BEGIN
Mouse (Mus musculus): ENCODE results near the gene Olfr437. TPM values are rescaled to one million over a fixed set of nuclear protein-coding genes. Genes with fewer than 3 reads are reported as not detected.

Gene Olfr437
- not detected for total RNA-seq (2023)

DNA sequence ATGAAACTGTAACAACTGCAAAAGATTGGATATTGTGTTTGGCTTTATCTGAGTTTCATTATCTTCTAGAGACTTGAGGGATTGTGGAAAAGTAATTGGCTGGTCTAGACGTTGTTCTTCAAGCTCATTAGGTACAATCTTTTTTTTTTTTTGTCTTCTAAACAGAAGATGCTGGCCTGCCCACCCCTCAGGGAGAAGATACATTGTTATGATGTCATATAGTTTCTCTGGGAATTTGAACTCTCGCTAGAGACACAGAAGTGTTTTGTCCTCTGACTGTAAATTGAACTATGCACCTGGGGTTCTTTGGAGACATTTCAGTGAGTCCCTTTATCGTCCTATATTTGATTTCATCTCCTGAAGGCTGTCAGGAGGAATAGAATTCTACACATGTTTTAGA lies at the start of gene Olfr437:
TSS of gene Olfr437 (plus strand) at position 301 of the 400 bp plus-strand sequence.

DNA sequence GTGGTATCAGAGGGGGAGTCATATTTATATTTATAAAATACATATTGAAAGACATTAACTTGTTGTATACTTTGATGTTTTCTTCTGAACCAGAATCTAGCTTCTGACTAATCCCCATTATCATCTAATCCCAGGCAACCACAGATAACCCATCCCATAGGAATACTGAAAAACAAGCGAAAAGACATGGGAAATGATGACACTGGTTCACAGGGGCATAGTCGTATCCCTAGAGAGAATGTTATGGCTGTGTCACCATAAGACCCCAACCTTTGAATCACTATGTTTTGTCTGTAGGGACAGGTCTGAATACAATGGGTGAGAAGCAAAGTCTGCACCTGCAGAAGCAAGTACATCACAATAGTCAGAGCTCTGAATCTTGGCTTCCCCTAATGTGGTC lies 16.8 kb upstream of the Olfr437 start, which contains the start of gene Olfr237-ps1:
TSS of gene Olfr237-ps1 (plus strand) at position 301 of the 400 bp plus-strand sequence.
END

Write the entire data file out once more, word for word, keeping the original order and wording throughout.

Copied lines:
Mouse (Mus musculus): ENCODE results near the gene Olfr437. TPM values are rescaled to one million over a fixed set of nuclear protein-coding genes. Genes with fewer than 3 reads are reported as not detected.

Gene Olfr437
- not detected for total RNA-seq (2023)

DNA sequence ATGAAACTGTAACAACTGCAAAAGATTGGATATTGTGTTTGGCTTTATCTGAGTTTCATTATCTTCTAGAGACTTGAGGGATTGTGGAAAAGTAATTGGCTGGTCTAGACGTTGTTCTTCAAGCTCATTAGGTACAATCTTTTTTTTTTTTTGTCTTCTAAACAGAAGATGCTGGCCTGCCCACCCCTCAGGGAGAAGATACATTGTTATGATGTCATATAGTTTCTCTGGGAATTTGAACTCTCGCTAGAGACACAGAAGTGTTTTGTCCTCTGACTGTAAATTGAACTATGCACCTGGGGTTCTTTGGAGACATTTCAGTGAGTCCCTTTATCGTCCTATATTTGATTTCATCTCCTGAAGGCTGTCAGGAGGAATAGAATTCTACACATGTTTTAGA lies at the start of gene Olfr437:
TSS of gene Olfr437 (plus strand) at position 301 of the 400 bp plus-strand sequence.

DNA sequence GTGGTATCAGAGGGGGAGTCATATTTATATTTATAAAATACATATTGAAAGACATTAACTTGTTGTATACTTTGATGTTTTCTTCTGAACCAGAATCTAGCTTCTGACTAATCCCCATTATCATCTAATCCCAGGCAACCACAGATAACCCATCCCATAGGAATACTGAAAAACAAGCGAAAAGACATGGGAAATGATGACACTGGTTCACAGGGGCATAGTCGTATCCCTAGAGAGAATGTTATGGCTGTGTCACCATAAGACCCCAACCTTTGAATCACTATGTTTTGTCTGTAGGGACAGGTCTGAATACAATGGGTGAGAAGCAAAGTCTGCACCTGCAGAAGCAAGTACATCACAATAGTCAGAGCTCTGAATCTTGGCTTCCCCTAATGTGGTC lies 16.8 kb upstream of the Olfr437 start, which contains the start of gene Olfr237-ps1:
TSS of gene Olfr237-ps1 (plus strand) at position 301 of the 400 bp plus-strand sequence.